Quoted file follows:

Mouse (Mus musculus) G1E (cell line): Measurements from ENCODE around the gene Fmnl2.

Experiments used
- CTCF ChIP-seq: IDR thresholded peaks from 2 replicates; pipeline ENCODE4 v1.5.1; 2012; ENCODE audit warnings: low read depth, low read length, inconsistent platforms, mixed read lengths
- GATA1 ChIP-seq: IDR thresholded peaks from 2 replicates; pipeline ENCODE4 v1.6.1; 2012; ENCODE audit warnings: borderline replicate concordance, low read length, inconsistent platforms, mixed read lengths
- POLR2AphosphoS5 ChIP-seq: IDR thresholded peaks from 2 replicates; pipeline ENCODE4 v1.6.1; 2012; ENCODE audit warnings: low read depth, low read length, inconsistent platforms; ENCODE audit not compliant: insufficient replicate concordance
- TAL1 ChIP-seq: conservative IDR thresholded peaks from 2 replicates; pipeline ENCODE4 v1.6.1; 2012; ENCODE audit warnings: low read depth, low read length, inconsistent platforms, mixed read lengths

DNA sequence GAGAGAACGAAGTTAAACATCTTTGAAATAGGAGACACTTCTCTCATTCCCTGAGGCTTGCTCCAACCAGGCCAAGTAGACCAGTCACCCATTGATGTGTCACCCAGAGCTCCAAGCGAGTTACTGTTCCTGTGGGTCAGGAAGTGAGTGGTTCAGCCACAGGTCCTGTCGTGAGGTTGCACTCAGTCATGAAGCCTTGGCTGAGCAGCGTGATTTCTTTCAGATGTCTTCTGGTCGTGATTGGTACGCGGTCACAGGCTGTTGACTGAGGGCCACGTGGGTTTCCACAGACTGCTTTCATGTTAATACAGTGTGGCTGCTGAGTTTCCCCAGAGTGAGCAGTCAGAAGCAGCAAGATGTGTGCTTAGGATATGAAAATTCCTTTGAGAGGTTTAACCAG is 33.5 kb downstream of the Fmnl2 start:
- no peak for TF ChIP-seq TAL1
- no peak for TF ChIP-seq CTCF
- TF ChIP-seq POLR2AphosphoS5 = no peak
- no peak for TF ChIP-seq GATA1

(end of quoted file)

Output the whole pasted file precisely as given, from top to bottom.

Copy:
Mouse (Mus musculus) G1E (cell line): Measurements from ENCODE around the gene Fmnl2.

Experiments used
- CTCF ChIP-seq: IDR thresholded peaks from 2 replicates; pipeline ENCODE4 v1.5.1; 2012; ENCODE audit warnings: low read depth, low read length, inconsistent platforms, mixed read lengths
- GATA1 ChIP-seq: IDR thresholded peaks from 2 replicates; pipeline ENCODE4 v1.6.1; 2012; ENCODE audit warnings: borderline replicate concordance, low read length, inconsistent platforms, mixed read lengths
- POLR2AphosphoS5 ChIP-seq: IDR thresholded peaks from 2 replicates; pipeline ENCODE4 v1.6.1; 2012; ENCODE audit warnings: low read depth, low read length, inconsistent platforms; ENCODE audit not compliant: insufficient replicate concordance
- TAL1 ChIP-seq: conservative IDR thresholded peaks from 2 replicates; pipeline ENCODE4 v1.6.1; 2012; ENCODE audit warnings: low read depth, low read length, inconsistent platforms, mixed read lengths

DNA sequence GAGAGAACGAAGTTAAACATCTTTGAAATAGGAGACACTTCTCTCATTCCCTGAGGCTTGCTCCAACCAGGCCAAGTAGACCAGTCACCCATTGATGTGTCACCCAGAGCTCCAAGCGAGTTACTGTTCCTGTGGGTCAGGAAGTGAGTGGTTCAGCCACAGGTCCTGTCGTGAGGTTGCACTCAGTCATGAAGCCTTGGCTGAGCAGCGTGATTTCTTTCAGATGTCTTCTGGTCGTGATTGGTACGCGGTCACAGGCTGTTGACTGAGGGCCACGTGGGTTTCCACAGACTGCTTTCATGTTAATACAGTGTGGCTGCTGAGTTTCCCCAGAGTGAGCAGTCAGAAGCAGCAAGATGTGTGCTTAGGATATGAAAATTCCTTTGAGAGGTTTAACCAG is 33.5 kb downstream of the Fmnl2 start:
- no peak for TF ChIP-seq TAL1
- no peak for TF ChIP-seq CTCF
- TF ChIP-seq POLR2AphosphoS5 = no peak
- no peak for TF ChIP-seq GATA1